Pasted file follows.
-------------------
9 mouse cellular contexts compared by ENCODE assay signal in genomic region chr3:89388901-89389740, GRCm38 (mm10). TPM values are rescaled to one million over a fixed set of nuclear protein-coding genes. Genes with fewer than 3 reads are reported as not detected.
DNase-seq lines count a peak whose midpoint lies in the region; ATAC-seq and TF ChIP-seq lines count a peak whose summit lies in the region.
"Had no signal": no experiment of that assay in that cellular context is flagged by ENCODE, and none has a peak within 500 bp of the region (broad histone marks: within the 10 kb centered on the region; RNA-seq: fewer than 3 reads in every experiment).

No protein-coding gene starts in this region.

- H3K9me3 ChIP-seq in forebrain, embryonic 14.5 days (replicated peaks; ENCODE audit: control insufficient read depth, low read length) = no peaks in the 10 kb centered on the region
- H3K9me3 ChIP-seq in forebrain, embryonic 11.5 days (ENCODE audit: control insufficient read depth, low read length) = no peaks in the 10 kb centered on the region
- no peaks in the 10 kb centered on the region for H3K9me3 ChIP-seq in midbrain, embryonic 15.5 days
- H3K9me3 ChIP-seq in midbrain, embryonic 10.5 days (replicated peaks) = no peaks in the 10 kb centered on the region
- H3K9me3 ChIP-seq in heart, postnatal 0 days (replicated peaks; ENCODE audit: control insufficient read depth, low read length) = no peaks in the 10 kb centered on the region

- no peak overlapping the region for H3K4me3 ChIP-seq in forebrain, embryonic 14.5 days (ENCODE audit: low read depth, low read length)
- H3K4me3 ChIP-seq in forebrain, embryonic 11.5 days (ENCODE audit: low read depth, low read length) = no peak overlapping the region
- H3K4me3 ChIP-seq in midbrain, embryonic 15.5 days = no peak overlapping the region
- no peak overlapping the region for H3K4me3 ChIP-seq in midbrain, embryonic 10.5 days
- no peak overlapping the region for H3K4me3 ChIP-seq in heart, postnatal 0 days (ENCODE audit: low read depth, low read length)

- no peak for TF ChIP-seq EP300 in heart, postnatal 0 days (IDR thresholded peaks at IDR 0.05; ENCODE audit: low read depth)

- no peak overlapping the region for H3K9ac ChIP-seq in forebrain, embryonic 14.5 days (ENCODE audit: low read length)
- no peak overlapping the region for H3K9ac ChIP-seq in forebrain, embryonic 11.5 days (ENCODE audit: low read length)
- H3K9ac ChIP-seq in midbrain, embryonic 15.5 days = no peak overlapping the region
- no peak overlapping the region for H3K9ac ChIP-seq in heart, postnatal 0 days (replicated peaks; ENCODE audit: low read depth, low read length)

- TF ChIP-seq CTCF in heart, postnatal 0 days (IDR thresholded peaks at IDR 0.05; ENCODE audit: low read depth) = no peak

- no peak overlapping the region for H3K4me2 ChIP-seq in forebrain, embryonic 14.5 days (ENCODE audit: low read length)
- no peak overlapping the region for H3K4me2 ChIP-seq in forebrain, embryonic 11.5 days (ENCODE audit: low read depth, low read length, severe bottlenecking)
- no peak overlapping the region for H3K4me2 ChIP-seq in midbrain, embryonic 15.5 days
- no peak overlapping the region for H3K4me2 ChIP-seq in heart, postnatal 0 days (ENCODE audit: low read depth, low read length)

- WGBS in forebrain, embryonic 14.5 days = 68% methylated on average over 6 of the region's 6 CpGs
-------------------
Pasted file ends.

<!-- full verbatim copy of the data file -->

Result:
9 mouse cellular contexts compared by ENCODE assay signal in genomic region chr3:89388901-89389740, GRCm38 (mm10). TPM values are rescaled to one million over a fixed set of nuclear protein-coding genes. Genes with fewer than 3 reads are reported as not detected.
DNase-seq lines count a peak whose midpoint lies in the region; ATAC-seq and TF ChIP-seq lines count a peak whose summit lies in the region.
"Had no signal": no experiment of that assay in that cellular context is flagged by ENCODE, and none has a peak within 500 bp of the region (broad histone marks: within the 10 kb centered on the region; RNA-seq: fewer than 3 reads in every experiment).

No protein-coding gene starts in this region.

- H3K9me3 ChIP-seq in forebrain, embryonic 14.5 days (replicated peaks; ENCODE audit: control insufficient read depth, low read length) = no peaks in the 10 kb centered on the region
- H3K9me3 ChIP-seq in forebrain, embryonic 11.5 days (ENCODE audit: control insufficient read depth, low read length) = no peaks in the 10 kb centered on the region
- no peaks in the 10 kb centered on the region for H3K9me3 ChIP-seq in midbrain, embryonic 15.5 days
- H3K9me3 ChIP-seq in midbrain, embryonic 10.5 days (replicated peaks) = no peaks in the 10 kb centered on the region
- H3K9me3 ChIP-seq in heart, postnatal 0 days (replicated peaks; ENCODE audit: control insufficient read depth, low read length) = no peaks in the 10 kb centered on the region

- no peak overlapping the region for H3K4me3 ChIP-seq in forebrain, embryonic 14.5 days (ENCODE audit: low read depth, low read length)
- H3K4me3 ChIP-seq in forebrain, embryonic 11.5 days (ENCODE audit: low read depth, low read length) = no peak overlapping the region
- H3K4me3 ChIP-seq in midbrain, embryonic 15.5 days = no peak overlapping the region
- no peak overlapping the region for H3K4me3 ChIP-seq in midbrain, embryonic 10.5 days
- no peak overlapping the region for H3K4me3 ChIP-seq in heart, postnatal 0 days (ENCODE audit: low read depth, low read length)

- no peak for TF ChIP-seq EP300 in heart, postnatal 0 days (IDR thresholded peaks at IDR 0.05; ENCODE audit: low read depth)

- no peak overlapping the region for H3K9ac ChIP-seq in forebrain, embryonic 14.5 days (ENCODE audit: low read length)
- no peak overlapping the region for H3K9ac ChIP-seq in forebrain, embryonic 11.5 days (ENCODE audit: low read length)
- H3K9ac ChIP-seq in midbrain, embryonic 15.5 days = no peak overlapping the region
- no peak overlapping the region for H3K9ac ChIP-seq in heart, postnatal 0 days (replicated peaks; ENCODE audit: low read depth, low read length)

- TF ChIP-seq CTCF in heart, postnatal 0 days (IDR thresholded peaks at IDR 0.05; ENCODE audit: low read depth) = no peak

- no peak overlapping the region for H3K4me2 ChIP-seq in forebrain, embryonic 14.5 days (ENCODE audit: low read length)
- no peak overlapping the region for H3K4me2 ChIP-seq in forebrain, embryonic 11.5 days (ENCODE audit: low read depth, low read length, severe bottlenecking)
- no peak overlapping the region for H3K4me2 ChIP-seq in midbrain, embryonic 15.5 days
- no peak overlapping the region for H3K4me2 ChIP-seq in heart, postnatal 0 days (ENCODE audit: low read depth, low read length)

- WGBS in forebrain, embryonic 14.5 days = 68% methylated on average over 6 of the region's 6 CpGs